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Browsing named entities in Southern Historical Society Papers, Volume 9. (ed. Reverend J. William Jones). You can also browse the collection for New Market (Virginia, United States) or search for New Market (Virginia, United States) in all documents.

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Southern Historical Society Papers, Volume 9. (ed. Reverend J. William Jones), Expedition to Hardy and Hampshire. (search)
Expedition to Hardy and Hampshire. Report of General Early. New Market, February 6th, 1864. General,--On the 28th January leaving Imboden's and Walker's brigades near Mount Jackson, to guard the Valley, I moved from this place with Rosser's brigade, Thomas's brigade, all the effective men of Gilmer's and McNeil's Partizan Rangers, and four pieces of McLanahan's battery towards Moorefield, in Hardy. I arrived at Moorefield with Rosser's brigade and the artillery on the 29th, and early next morning (the 30th) Rosser was sent to intercept a train on its way from New Creek to Petersburg, and get between the garrison at the latter place and the railroad. After cutting through a heavy blockade on. the mountain between the South Branch and Patterson's Creek, which was defended by a regiment, Rosser succeeded in reaching and capturing the train after a short fight with its guard, which consisted of over eight hundred infantry and a small body of cavalry, all under Colonel Snyder
Southern Historical Society Papers, Volume 9. (ed. Reverend J. William Jones), Reminiscences of the army of Northern Virginia. (search)
s accomplished, Jackson leisurely moved up the Valley with his prisoners and his immense wagon trains, loaded with captured stores of every description. The incidents of this retreat were stirring. Shields moved up the Luray Valley with the evident purpose of crossing the Massanutton by New Market Gap, and thus striking Jackson in flank if not in rear; but this purpose was defeated by our watchful chief, who sent parties to burn the White House bridge over the Shenandoah on the road to New Market, and the Columbia, some miles higher up the river. General Fremont pressed our rear with energy and gallantry, and some of the exploitsof his cavalry displayed a heroism which elicited the highest admiration of our men, although stern old Stonewall did say to Colonel Patton, who expressed to him a regret that three gallant fellows who charged alone through his regiment were killed: Shoot them, Colonel, I don't want them to be so brave. A number of gallant charges were made on our rear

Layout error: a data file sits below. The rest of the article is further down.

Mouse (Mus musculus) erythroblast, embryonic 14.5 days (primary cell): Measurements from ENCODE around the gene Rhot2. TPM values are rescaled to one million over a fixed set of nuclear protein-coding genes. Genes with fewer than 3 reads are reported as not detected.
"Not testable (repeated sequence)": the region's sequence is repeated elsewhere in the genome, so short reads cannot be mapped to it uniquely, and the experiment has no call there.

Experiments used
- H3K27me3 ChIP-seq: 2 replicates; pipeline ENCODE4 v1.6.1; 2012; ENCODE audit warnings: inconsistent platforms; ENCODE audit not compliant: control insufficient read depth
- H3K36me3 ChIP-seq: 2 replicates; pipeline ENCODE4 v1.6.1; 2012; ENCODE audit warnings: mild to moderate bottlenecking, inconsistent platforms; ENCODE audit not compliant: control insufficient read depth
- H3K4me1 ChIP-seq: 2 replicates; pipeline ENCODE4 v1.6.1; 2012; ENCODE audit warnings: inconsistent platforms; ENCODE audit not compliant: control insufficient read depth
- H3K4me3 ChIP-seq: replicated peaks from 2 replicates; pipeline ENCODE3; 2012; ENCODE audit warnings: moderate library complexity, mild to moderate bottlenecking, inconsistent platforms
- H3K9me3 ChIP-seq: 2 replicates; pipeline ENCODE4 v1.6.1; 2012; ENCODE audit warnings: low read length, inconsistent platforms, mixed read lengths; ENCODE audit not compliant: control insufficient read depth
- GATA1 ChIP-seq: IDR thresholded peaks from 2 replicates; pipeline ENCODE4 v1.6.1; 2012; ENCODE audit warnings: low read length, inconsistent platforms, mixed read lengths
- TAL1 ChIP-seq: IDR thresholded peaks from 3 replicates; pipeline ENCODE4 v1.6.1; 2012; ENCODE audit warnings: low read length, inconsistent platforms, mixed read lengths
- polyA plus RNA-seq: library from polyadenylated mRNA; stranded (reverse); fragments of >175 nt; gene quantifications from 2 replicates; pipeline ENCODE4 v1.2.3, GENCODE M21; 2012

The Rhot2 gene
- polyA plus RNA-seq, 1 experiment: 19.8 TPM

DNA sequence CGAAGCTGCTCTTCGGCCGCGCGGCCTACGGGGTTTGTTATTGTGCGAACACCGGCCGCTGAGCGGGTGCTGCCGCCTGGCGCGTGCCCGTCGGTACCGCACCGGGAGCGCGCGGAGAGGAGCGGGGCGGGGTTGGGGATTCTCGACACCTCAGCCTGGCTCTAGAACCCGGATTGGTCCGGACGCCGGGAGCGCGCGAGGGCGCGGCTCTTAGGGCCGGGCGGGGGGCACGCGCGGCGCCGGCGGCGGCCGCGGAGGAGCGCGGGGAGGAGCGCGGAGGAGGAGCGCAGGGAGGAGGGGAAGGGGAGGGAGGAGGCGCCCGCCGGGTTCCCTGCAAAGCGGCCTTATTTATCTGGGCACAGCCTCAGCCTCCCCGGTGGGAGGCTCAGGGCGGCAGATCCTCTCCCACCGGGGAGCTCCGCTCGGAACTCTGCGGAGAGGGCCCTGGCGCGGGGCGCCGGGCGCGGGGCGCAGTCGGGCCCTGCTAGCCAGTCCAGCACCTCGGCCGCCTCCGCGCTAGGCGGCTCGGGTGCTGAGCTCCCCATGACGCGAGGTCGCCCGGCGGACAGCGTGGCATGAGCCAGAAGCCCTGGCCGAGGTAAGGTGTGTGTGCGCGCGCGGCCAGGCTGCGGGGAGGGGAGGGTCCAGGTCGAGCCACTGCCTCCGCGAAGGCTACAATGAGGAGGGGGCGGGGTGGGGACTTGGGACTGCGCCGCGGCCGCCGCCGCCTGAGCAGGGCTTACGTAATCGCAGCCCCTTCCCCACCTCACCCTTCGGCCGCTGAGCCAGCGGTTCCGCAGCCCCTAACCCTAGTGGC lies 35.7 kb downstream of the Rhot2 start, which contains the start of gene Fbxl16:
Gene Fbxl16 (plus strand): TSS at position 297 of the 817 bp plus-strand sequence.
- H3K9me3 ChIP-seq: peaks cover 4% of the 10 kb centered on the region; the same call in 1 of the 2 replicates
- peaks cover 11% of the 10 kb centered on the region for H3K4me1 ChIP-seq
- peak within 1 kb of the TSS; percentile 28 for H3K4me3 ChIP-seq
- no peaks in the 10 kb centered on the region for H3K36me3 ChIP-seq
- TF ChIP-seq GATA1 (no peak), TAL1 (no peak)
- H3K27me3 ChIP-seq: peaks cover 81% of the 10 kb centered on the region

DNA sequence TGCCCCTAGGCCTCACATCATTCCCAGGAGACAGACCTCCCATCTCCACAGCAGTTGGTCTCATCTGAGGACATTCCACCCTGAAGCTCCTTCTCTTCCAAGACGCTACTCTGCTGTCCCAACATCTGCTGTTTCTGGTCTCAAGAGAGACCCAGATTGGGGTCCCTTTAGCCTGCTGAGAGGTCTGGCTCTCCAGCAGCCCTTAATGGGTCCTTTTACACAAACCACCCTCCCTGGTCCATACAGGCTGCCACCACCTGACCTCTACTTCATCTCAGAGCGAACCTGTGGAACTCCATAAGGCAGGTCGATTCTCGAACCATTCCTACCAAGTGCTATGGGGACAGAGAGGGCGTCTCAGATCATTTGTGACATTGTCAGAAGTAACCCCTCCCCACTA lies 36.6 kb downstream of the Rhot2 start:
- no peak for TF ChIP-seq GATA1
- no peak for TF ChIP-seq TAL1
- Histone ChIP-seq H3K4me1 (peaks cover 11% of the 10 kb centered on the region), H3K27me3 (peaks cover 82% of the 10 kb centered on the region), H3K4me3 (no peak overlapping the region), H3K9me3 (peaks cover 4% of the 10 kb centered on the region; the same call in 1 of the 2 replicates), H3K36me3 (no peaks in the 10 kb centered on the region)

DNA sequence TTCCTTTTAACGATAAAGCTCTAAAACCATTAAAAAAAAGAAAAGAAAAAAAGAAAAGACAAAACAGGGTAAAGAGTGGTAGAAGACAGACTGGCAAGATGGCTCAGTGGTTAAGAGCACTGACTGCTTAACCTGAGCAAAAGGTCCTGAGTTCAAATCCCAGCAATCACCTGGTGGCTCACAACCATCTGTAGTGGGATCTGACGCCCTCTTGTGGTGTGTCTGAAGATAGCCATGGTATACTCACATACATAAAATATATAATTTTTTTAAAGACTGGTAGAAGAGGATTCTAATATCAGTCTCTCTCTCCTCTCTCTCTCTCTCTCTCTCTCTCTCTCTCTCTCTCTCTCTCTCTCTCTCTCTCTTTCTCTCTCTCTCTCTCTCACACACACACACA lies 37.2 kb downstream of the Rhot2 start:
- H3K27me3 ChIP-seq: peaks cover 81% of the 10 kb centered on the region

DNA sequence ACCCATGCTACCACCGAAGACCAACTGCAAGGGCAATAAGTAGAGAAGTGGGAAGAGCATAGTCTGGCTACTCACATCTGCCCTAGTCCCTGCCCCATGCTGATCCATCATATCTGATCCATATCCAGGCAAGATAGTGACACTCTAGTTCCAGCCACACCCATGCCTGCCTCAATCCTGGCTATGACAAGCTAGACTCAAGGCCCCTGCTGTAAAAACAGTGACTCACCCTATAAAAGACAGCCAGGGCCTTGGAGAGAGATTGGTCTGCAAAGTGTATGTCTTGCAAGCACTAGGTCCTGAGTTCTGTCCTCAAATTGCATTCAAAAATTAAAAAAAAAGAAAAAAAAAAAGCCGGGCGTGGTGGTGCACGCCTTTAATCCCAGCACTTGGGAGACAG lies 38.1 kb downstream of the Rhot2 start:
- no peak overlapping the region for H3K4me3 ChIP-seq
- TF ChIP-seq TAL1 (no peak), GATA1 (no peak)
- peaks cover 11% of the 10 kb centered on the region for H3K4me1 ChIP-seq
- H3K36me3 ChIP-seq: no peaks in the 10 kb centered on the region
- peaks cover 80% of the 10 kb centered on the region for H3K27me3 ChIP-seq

Southern Historical Society Papers, Volume 9. (ed. Reverend J. William Jones), Reminiseences of the army of Northern Virginia. (search)
d General I-don't-know-who. I never saw so many soldiers and cannon together in my life. People say there are thirty thousand of them. After a few more questions and answers of like import, framed for the benefit of the eavesdroppers, Colonel Munford dismissed his courier, and the whole town was soon agog with the glorious news. Several hours afterwards Colonel Munford sent back his guests, who, of course, carried the news to headquarters. Colonel Munford pushed his advance down to New Market, and the Federal army immediately retreated to Strausburg, where they were busily engaged in fortifying against Jackson at the very time when the foot cavalry were thundering on McClellan's flank before Richmond. Our march was so secretly undertaken and so secretly executed that our higher officers, as well as the men, were in profound ignorance of our destination. At Charlottesville we expected to turn off through Green county to meet a rumored move of the enemy across the mountains